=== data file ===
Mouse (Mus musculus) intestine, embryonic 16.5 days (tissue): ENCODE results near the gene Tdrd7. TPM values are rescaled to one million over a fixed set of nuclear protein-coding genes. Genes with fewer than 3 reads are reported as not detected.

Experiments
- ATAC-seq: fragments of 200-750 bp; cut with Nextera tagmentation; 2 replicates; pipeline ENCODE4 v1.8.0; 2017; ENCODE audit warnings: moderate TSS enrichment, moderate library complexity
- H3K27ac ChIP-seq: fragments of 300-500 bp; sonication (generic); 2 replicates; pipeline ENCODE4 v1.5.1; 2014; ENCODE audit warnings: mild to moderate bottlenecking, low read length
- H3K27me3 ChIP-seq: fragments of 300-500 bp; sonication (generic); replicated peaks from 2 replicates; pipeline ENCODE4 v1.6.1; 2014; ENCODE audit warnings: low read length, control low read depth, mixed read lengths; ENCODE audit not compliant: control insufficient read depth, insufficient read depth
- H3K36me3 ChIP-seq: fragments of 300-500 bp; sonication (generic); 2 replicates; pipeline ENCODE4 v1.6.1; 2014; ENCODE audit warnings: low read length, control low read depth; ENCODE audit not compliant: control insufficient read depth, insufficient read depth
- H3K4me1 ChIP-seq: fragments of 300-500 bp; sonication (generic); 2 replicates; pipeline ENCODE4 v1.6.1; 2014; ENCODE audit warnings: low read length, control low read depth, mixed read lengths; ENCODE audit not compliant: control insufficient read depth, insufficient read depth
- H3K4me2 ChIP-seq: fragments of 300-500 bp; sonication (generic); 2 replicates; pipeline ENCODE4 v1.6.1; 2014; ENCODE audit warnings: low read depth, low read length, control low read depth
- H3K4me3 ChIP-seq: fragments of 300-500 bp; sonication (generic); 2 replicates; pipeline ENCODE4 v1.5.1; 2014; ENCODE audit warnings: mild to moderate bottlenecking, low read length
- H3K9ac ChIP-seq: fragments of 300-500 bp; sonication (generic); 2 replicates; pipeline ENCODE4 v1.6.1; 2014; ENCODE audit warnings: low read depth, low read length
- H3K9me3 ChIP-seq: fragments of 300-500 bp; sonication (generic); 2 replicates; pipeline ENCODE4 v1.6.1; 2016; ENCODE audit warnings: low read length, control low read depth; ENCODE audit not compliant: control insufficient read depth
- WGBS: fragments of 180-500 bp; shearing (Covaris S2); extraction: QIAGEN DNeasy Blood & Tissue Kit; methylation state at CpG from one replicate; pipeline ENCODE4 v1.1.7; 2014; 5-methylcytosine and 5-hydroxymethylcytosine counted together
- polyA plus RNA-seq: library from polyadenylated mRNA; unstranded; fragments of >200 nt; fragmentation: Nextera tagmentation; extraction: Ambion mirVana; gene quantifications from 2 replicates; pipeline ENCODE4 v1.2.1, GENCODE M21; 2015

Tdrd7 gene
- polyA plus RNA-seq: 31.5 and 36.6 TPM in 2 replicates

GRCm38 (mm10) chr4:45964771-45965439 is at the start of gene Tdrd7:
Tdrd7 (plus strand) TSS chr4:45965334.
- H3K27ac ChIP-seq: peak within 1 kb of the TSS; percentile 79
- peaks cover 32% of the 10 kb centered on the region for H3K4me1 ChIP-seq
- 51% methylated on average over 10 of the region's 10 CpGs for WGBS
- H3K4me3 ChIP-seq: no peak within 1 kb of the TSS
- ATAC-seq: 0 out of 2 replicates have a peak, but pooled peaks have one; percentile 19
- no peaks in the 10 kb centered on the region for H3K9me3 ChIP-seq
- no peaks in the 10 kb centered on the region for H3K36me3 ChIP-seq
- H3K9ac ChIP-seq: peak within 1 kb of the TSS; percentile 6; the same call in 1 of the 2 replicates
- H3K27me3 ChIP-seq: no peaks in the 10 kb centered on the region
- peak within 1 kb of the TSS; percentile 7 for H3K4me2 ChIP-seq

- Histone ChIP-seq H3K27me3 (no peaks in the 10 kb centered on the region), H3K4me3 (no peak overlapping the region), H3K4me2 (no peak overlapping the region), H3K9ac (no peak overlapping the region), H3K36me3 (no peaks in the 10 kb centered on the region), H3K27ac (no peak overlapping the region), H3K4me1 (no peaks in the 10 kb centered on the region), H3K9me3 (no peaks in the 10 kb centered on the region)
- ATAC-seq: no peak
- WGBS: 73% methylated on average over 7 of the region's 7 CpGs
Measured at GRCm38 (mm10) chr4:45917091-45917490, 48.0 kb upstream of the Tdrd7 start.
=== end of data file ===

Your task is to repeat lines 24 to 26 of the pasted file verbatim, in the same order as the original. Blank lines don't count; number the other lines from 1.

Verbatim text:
- no peaks in the 10 kb centered on the region for H3K36me3 ChIP-seq
- H3K9ac ChIP-seq: peak within 1 kb of the TSS; percentile 6; the same call in 1 of the 2 replicates
- H3K27me3 ChIP-seq: no peaks in the 10 kb centered on the region